Zack Kazmarek, an influential attorney for one of Chicago’s finest department stores, is a force to be reckoned with among the city’s most powerful citizens. Bold and shrewd, he’s accustomed to getting exactly what he wants–until he meets Mollie Knox, the beguiling businesswoman just beyond his reach.

In the tumult as the people of Chicago race to rebuild a bigger and better city, Mollie comes face-to-face with the full force of Zack’s character and influence. Zack believes this may finally be his chance to win her, but can Mollie ever accept this man and his whirlwind effect on her life, especially with her treasured company on the line?


Ms. Camden provides such a fresh outlook for historical romances and when I heard this one was about the Chicago fire (yes, I am a Chicagoan) I was very excited to read it. Her characters are rich and interesting and the book is page-turning. But I had just one problem, which I will get to in a second.

First off, when I read a novel by Ms. Camden, I tell myself be ready for the unexpected. In this novel, it was Zack. Loved Zack. I cannot think of better qualities in a hero that what Zack had. From the first few pages of his introduction until the last page of the novel I loved Zack. I think he is Ms. Camden’s best hero (yes, even rivaling Bane). His love for Mollie knows no bounds and the way he is willing to sacrifice for her again and again unsure of any payoff is just amazing. And therein lies the problem. Because I did not like Mollie.

When an author creates an amazing hero, the heroine had better deserve him. I don’t think Mollie did. Time and time again, I found myself asking Zack what on earth he saw in this woman. There was more than one scene where she said something to Zack and I wanted to say leave my man alone! It’s not that I did not see where she was coming from, it’s just that Zack was so amazing and Mollie was not. And then a love triangle was tossed in and I was like what is so great about Mollie!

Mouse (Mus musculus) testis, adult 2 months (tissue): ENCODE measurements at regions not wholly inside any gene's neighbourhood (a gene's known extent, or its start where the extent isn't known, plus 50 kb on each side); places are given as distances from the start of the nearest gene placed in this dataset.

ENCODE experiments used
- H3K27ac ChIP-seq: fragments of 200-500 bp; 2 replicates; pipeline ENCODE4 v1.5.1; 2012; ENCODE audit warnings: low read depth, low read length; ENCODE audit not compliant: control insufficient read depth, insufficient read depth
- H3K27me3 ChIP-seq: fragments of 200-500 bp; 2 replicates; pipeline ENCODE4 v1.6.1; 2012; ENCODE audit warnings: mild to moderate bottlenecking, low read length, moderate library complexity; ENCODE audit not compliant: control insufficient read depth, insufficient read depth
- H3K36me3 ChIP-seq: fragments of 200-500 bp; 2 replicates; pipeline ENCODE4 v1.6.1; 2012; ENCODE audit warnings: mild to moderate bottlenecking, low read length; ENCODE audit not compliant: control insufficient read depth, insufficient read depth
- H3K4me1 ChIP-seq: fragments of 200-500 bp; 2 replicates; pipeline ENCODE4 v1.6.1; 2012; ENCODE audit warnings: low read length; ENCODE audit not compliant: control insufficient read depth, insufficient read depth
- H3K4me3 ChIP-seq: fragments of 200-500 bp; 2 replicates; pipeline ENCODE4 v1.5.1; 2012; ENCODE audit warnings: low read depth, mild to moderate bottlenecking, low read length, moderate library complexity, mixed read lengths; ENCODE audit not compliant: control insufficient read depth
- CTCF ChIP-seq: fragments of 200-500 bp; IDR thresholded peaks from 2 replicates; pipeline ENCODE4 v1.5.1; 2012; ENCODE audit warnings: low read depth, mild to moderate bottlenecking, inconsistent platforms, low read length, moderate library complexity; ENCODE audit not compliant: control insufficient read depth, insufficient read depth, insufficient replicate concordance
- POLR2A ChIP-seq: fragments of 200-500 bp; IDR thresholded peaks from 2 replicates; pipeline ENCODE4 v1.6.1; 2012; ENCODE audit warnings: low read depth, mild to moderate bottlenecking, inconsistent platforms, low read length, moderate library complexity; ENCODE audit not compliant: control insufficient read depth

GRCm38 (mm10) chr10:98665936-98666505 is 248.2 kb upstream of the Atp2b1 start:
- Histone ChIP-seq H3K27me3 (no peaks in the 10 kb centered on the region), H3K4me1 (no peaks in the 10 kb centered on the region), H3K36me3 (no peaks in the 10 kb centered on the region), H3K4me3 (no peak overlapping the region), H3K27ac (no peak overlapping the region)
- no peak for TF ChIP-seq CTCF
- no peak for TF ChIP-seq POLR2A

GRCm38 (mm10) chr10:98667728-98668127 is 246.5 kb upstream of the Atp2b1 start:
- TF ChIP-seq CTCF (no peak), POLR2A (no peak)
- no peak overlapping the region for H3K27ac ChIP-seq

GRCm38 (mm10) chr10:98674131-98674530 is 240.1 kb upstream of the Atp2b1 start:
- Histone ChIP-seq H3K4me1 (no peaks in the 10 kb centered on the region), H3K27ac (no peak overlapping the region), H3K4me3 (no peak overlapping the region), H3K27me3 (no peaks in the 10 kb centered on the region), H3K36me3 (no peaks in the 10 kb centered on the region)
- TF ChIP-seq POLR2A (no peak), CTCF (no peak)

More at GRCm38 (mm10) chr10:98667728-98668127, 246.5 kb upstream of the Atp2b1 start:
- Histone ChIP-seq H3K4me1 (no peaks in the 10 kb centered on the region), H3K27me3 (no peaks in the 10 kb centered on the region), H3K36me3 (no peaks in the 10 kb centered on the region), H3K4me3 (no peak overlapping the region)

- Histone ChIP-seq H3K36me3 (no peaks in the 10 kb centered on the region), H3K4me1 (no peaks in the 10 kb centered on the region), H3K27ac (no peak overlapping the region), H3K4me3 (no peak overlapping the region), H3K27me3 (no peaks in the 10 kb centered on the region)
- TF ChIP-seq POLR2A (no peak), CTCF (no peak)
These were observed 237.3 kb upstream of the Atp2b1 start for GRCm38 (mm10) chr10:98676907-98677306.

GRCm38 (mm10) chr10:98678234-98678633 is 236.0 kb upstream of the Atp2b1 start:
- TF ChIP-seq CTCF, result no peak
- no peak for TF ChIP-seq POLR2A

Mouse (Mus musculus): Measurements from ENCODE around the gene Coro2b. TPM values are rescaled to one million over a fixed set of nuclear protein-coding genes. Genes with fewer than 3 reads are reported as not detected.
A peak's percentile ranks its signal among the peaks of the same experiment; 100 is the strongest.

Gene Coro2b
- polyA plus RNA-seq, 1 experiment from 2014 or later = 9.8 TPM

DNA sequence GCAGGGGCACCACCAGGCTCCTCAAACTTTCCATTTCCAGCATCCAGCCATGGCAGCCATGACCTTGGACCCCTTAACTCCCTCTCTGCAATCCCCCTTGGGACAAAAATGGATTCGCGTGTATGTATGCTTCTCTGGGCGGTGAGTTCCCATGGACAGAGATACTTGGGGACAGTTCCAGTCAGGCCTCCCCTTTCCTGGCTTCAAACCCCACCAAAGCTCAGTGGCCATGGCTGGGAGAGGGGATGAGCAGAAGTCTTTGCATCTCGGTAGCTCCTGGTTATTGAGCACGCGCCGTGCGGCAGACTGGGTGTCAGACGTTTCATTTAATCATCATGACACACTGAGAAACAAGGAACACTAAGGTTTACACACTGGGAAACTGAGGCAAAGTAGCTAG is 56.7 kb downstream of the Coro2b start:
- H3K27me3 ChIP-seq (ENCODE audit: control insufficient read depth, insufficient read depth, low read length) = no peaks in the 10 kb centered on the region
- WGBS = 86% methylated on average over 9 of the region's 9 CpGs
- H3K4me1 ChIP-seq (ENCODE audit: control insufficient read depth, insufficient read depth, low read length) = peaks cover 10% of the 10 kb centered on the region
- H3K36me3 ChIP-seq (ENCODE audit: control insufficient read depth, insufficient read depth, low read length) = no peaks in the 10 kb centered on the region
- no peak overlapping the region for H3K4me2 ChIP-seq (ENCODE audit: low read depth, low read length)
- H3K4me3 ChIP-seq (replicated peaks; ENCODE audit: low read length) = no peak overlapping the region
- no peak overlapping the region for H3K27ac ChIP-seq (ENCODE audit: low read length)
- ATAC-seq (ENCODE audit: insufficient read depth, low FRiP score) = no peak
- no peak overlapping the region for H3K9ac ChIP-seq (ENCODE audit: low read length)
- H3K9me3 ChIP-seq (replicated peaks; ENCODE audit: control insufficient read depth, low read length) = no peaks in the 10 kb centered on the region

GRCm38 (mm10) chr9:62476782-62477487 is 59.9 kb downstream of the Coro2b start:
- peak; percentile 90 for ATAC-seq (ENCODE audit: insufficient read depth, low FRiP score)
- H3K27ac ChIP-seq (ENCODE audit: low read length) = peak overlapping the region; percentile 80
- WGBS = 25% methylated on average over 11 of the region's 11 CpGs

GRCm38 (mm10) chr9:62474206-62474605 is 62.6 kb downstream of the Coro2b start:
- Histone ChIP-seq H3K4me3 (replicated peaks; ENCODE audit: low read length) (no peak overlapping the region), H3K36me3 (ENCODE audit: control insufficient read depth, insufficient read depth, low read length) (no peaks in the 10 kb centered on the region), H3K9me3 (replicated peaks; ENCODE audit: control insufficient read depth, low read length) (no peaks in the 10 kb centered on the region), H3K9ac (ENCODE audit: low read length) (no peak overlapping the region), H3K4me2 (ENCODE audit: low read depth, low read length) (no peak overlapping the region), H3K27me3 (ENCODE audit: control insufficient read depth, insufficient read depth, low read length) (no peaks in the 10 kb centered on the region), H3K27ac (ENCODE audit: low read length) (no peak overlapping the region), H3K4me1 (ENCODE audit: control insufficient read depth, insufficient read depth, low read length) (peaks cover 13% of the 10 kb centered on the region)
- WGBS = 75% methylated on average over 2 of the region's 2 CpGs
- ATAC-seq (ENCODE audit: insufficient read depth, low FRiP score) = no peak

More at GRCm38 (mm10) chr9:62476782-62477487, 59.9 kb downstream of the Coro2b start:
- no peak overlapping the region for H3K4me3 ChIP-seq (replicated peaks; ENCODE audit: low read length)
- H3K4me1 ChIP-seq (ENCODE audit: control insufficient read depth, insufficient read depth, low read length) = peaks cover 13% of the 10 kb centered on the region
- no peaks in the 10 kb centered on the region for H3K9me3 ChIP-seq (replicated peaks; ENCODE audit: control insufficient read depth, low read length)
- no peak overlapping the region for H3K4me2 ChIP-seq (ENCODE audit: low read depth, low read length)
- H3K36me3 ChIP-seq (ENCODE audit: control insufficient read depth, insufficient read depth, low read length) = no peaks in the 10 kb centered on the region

Historically, the novel was rich. You will learn about so much more than the Chicago Fire and not even realize it.

Spiritually, the main characters were Christians and they prayed. There is even a secondary character that is encouraged to turn to the Lord since he is so fearful, but otherwise, the novel is a bit light on spiritual things.

Overall, I enjoyed this novel. I kept telling myself to put it down and go to sleep. But I had to turn just one more page! Furthermore, I dare you to read this and not fall in love with Zack.

** I received this novel from Netgalley. My opinion was not affected in any way.**

Romantic Scale: 9

Posted in Historical, Mystery/Suspense

Julianna Deering’s Rules of Murder


Drew Farthering loves a good mystery, although he generally expects to find it in the pages of a novel, not on the grounds of his country estate. When a weekend party at Farthering Place is ruined by murder and the police seem flummoxed, Drew decides to look into the crime himself. With the help of his best friend, Nick Dennison, an avid mystery reader, and Madeline Parker, a beautiful and whip-smart American debutante staying as a guest, the three try to solve the mystery as a lark, using the methods from their favorite novels.

Soon, financial irregularities at Drew’s stepfather’s company come to light and it’s clear that all who remain at Farthering Place could be in danger. Trying hard to remain one step ahead of the killer–and trying harder to impress Madeline–Drew must decide how far to take this game.


Let me start with what I loved about this book. I loved the era. It’s rare that you read books that take place in the early 1900s. I loved that it was in England on an estate. It was almost like regency England got a makeover. Same country, same titles, different times. In fact it was reminiscent of Downton Abbey, though I know this story is supposed to take place years later than the time of the show.